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- Drone almost blocks California firefighting planes
- Tornado rips off roofs, downs trees near Boston
- GOP: Environmental rules keeping agents from accessing border
- John Kerry: Millions displaced by religious fighting in 2013
Topic - European Central Bank
Europe's economic policies have often seemed a bit daft to us, setting the Continent on a course to bankruptcy. Things got stranger still last week when the European Central Bank turned the entire concept of interest rates on its head.
FRANKFURT, Germany (AP) — New figures show that European banks are lending less to companies — another sign the continent's economic upswing remains less than robust.
International use of the euro slipped last year because of the debt crisis in Europe, but the U.S. dollar held its own as the world's leading currency for reserves held by central banks.
Iran held a conference Sunday to reconcile Syria's government with opposition factions and end the country's civil war, the official IRNA news agency reported.
The worst of Europe's financial crisis appears to be over.
Europe's economy is still reeling and unemployment could remain high for years despite the progress made in solving the debt crisis, the European Union warned Wednesday, as it downgraded next year's forecasts for the 27-country bloc.
The European Central Bank’s two former chief economists are criticizing the institution's plan to buy unlimited amounts of government bonds.
Europe's fragile financial calm was shattered Wednesday as investors worried that violent anti-austerity protests in Greece and Spain's debt troubles showed that the region still cannot get a grip on its financial crisis and stabilize its common currency, the euro.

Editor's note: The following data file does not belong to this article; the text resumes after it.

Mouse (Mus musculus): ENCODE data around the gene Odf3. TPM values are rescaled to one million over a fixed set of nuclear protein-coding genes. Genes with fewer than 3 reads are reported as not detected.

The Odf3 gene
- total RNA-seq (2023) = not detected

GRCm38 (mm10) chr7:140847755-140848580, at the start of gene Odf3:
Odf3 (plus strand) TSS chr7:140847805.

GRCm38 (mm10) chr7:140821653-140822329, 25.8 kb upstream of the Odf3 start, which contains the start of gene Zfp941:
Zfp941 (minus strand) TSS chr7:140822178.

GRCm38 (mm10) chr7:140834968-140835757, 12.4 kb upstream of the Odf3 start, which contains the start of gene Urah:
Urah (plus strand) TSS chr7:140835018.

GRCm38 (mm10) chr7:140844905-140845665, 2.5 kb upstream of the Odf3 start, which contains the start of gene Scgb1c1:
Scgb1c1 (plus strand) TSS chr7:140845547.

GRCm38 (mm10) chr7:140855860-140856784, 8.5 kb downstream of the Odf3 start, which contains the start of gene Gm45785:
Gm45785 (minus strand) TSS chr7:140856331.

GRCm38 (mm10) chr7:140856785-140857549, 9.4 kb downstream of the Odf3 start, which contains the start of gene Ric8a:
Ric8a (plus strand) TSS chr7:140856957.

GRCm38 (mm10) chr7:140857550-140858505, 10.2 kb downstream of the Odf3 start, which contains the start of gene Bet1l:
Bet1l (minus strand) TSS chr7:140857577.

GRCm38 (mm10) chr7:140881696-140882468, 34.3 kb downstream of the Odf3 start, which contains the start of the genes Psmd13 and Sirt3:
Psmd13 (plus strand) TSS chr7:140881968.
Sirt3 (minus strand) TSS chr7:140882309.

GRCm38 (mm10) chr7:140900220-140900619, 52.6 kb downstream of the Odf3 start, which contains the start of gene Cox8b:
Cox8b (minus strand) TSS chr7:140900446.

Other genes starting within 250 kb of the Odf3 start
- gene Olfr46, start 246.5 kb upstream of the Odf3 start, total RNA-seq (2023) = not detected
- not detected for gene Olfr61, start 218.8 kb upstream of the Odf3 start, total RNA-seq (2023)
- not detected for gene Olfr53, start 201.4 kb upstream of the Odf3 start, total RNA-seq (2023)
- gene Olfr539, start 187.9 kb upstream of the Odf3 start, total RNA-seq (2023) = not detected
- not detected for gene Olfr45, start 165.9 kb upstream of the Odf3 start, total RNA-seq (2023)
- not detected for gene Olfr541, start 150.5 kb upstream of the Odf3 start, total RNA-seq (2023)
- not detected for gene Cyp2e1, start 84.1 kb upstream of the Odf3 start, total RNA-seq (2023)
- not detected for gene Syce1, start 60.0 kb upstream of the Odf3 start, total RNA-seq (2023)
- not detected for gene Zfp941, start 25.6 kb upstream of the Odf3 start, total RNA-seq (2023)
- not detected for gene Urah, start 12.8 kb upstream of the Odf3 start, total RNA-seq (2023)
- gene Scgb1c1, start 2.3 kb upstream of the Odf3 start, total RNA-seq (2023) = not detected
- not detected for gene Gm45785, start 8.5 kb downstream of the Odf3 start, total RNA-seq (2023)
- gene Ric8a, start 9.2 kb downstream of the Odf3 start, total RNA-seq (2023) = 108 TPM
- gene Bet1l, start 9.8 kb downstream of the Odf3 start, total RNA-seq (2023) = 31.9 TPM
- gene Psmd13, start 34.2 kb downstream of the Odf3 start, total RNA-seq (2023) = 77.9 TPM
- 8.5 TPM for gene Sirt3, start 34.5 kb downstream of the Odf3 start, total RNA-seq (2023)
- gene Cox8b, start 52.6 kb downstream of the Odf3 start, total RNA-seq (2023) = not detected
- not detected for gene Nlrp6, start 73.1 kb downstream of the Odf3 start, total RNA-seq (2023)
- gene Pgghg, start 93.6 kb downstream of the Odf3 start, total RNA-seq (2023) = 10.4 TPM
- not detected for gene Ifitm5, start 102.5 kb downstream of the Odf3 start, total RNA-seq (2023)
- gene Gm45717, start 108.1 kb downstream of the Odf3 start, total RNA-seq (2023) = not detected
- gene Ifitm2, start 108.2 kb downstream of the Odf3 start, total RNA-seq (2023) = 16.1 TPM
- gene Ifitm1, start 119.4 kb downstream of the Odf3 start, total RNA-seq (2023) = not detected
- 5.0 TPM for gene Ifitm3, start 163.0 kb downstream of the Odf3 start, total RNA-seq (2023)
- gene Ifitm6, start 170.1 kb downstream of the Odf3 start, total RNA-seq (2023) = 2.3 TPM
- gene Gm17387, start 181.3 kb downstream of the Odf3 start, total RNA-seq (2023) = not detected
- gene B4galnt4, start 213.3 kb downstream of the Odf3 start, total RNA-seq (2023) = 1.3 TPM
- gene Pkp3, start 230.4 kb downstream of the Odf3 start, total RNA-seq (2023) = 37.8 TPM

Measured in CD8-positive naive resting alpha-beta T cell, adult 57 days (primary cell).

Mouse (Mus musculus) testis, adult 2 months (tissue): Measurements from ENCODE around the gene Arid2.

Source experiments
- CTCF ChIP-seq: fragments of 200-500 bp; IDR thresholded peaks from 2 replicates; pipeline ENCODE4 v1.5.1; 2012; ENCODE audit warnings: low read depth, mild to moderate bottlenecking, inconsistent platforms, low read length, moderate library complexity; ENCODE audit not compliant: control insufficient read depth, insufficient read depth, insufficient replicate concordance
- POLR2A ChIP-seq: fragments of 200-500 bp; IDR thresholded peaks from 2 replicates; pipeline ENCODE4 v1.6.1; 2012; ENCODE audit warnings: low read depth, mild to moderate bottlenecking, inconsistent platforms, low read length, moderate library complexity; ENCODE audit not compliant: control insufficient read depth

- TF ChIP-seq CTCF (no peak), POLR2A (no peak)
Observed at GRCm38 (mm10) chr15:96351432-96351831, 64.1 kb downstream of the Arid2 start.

Greece may get more time to cut its budget, its creditors indicated Friday in another sign of increasing flexibility and optimism across the 17 countries that use the euro, while Spain appeared to be inching closer to making a formal request for financial assistance.
European Union officials are asking national governments to give up control of their banks as they try to pull the region closer together to solve its crippling financial crisis.
Central banks are being pressured by their political masters to solve a problem they cannot solve.
Wall Street surged Thursday to multiyear highs after the European Central Bank provided more information about an unlimited bond-buying program that could save troubled countries from leaving the eurozone, possibly preventing another global recession from reaching the U.S.
European Central Bank President Mario Draghi on Thursday unveiled a long-awaited program to buy up bonds and help bring down the borrowing costs of Europe's struggling governments.
The economy continues to drag, and policymakers refuse to do what it takes to restore prosperity. The official unemployment number climbed to 8.3 percent, and the broadest measure of joblessness, known as the U6, increased to 15 percent for July. Economic growth is stalled at 1.5 percent.
The European Central Bank is preparing to unleash its financial might and buy government bonds to help drive down borrowing costs in debt-ridden countries like Spain and Italy, caught in the grip of what president Mario Draghi called a "worsening crisis."